The Albanese government says its national corruption watchdog will be able to look into recent corrupt conduct. 

Attorney general Mark Dreyfus says “serious and systemic” past corruption allegations will be part of the new integrity commission’s remit. 

It is a shift in policy from the previous LNP government, which did not want the federal watchdog to be able to look into corruption that occurred before the commission was formed, and would only have been allowed to investigate MPs with their permission. 

Labor put forth its principles for an anti-corruption body before the election, which included a pledge for a more independent body than the Coalition’s proposal.

The new attorney-general says the commission “is going to be independent, it’s going to be powerful and it’s going to have the powers of a royal commission”.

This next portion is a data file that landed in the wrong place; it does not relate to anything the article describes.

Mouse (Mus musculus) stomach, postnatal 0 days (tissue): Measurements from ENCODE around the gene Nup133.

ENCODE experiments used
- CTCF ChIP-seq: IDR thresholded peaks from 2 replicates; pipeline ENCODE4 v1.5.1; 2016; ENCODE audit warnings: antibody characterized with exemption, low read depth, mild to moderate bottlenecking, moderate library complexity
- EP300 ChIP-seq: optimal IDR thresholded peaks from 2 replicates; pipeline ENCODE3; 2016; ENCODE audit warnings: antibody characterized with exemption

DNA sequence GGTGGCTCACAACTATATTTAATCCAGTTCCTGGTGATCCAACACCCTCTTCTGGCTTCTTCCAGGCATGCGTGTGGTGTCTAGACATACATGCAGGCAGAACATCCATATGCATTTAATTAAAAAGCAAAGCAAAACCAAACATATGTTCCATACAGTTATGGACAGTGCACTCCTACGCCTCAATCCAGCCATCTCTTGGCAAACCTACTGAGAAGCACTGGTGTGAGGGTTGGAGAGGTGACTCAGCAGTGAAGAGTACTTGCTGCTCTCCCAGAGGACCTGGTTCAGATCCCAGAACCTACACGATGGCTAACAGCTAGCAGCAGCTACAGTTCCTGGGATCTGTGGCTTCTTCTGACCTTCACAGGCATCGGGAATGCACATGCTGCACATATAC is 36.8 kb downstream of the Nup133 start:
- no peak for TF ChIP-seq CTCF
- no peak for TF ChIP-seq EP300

“It’s going to deal with serious and systemic corruption,” he said. 

“It’s going to be able to receive allegations from a whole range of sources. It’s going to be able to, at its discretion, hold public hearings.”

He said having a watchdog that is “able to look into the past” would be one of its most important features. 

He suggested it would focus on events in the more recent past, such as activities by the Morrison government, because “the longer back you go, the less likely it is that there’s going to be a public interest in that investigation going forward”. 

Mr Dreyfus also noted that state and territory corruption commissions tend to hold public hearings sparingly and “overwhelmingly” do their work in private, but public hearings have benefits.

“Very often the holding of public hearings some commissioners have told me is something that prompts others to come forward,” he said. 

“It brings out evidence if people hear of the investigation because the public hearing is being reported on.”

Mr Dreyfus has committed to introducing legislation for the integrity commission this year, saying the federal ICAC could be up and running by mid-2023.